(and it loves me)
During my visit home for American Thanksgiving, I did something out of character that I have never done before at my parents’ home:
I drank coffee.
Our parents have never been coffee drinkers and mocked those addicts that needed their daily dosage to start their day as weak. Consequently, although I tried to drink coffee in all its various forms (mocha, latte, espresso), it was never something I could take to. Instead our family drank all kinds of tea, which, in retrospect, was probably healthier in the long run. (Although coffee is a good source of antioxidants.)
“But how can I take you out for coffee if you don’t drink coffee?” my favourite cousin would whine. Working as a barista at Marco’s or running a coffee shop, coffee was more than a frivolous pastime for her. Coffee, hot or iced, is an essential part of her day.
I clearly remember the day I accidentally fell in love with coffee. My boyfriend and I had been riding around the back roads of Korea and had finally stopped at a restaurant to eat some lunch. We removed our shoes and stepped up on the raised wooden platform and sat on square, flat pillows. After we ate a delicious bibimbap meal, a paper cup filled half full of coffee appeared in front of me. “Oh! Sorry!” my boyfriend apologized. “I forgot to tell them that you drink tea, not coffee. Do you want me to tell them?” Hating to cause a fuss and waste it, I decided that a half-glass of coffee (no more than three swallows at most) would probably be manageable.
It was delicious. I couldn’t believe it. It was sweet and hot. The slick it left on my tongue was reminiscent of chocolate. And it left me wanting more. From that day on, I branched out. The best way to do this was by signing up for “Coffee Tuesdays” at my school. Paying the equivalent of $5 weekly in advance allowed me to get a cup of whatever Starbucks delivered each Tuesday. Sometimes it was white mocha or sometimes it was latte. I began to learn what stronger coffee tasted like and how to add sugar or milk to make it work for me. Then my boyfriend got a coffee maker and we started having coffee on mornings we really needed the extra boost. People gave us coffee grounds for gifts so that gave us more reason to make coffee. Now we are living in Toronto, usually we have one cup in the morning with our breakfast and then some kind of tea after our dinner at night.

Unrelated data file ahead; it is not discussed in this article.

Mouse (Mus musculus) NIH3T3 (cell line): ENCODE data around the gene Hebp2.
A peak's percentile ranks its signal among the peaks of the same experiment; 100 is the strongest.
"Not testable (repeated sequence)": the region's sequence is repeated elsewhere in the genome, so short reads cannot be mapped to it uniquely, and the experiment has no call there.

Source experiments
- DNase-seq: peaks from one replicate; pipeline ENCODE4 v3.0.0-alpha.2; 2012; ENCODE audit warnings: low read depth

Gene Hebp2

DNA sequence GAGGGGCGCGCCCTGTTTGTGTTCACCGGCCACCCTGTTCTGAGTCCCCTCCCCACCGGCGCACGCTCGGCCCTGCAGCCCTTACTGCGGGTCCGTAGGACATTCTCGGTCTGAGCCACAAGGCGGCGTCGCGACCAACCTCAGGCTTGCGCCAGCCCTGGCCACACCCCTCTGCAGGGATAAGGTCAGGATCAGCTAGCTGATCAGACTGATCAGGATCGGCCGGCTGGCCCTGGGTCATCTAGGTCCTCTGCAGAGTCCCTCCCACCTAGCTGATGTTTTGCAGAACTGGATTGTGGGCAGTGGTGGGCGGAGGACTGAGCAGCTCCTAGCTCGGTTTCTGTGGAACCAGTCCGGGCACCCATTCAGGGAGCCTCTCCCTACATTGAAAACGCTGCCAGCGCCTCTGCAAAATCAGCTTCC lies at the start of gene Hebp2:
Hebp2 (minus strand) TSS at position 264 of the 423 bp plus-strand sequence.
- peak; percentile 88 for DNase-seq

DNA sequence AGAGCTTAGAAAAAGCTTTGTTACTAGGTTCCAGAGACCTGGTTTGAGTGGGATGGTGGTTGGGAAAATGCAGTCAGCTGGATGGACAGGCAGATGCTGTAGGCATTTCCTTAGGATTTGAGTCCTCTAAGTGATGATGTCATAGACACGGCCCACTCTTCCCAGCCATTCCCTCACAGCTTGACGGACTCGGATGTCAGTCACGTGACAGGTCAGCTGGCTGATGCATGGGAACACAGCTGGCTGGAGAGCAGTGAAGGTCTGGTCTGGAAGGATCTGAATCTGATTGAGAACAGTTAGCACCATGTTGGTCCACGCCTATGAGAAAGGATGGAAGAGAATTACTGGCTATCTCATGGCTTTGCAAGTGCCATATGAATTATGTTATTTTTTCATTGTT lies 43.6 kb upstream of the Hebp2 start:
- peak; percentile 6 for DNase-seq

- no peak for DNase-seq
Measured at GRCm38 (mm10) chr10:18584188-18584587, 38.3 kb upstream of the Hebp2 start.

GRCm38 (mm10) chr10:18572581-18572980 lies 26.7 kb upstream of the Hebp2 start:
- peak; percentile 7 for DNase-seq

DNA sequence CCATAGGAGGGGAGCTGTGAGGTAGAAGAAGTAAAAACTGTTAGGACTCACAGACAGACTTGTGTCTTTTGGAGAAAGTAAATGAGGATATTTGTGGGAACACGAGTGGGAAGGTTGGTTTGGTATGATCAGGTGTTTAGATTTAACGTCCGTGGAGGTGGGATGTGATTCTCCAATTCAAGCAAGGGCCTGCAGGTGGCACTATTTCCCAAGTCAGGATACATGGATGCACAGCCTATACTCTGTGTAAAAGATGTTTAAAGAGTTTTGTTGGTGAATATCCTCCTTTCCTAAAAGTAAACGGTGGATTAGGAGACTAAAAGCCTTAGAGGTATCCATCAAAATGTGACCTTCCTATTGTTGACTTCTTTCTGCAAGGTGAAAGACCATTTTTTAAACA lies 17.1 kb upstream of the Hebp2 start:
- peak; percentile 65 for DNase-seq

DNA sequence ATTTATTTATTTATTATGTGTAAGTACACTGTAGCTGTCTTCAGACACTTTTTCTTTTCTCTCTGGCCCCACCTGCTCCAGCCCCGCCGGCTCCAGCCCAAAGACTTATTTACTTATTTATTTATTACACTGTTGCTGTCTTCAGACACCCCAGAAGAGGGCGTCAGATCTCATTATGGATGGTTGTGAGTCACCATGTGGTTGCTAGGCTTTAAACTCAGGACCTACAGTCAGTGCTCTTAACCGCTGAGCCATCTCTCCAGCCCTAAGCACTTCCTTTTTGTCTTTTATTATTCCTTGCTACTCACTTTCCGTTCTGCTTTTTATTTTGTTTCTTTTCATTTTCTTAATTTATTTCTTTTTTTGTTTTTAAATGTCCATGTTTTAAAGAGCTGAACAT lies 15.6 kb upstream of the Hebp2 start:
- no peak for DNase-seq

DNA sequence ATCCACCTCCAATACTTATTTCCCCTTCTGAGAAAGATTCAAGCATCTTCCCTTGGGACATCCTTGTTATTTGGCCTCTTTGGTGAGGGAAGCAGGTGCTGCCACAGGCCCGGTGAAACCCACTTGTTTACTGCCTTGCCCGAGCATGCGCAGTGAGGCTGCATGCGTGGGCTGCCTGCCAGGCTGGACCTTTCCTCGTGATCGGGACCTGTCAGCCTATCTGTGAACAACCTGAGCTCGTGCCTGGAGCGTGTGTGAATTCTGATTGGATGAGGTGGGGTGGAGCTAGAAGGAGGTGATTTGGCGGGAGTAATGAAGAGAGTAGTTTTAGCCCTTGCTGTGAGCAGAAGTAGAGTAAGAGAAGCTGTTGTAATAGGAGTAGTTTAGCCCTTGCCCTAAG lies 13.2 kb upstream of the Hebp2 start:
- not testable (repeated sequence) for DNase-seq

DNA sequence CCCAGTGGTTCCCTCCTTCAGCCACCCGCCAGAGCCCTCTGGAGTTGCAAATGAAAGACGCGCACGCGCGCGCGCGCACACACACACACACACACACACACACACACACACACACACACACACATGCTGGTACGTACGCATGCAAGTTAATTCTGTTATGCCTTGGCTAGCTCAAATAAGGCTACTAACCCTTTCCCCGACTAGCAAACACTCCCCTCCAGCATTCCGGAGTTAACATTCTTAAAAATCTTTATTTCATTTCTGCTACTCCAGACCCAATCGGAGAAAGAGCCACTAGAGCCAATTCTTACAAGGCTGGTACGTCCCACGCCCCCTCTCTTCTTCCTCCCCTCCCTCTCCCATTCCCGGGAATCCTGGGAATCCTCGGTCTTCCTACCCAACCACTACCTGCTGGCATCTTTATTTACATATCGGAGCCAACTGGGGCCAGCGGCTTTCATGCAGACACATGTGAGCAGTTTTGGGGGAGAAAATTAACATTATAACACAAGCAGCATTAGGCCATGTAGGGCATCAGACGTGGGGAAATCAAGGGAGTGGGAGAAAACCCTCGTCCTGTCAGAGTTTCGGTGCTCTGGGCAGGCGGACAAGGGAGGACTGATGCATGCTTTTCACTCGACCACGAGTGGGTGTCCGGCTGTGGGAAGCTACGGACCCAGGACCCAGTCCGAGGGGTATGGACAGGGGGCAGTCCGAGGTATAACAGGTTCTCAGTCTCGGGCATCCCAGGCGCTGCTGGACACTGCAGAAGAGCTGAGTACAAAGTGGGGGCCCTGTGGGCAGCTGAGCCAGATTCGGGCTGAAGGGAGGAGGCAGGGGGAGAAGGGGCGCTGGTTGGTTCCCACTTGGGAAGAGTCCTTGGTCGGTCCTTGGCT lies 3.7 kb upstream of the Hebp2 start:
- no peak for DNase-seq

So I will have to say Korea opened my mind to the yummy goodness that is coffee. Other tastes I acquired while living there were mushrooms, eggplants and garlic. So good!! Before I didn’t go near them but now I love them and look forward to seeing them in the dishes I eat. Now I’ve left Korea, I await in anticipation of the culinary changes the country of Canada will bring me!
What tastes have you acquired since you've "grown up?"
*Danifesto Update: For Thanksgiving my cousin gave us a bag of coffee beans from Stumptown, a company known for good coffee. So this gift required us to break down and buy an actual coffee grinder. We found one cheap at Honest Ed's (a Toronto institution) on the edge of Koreatown. Haven't tried it out yet but looking foward to freshly ground coffee in the mornings!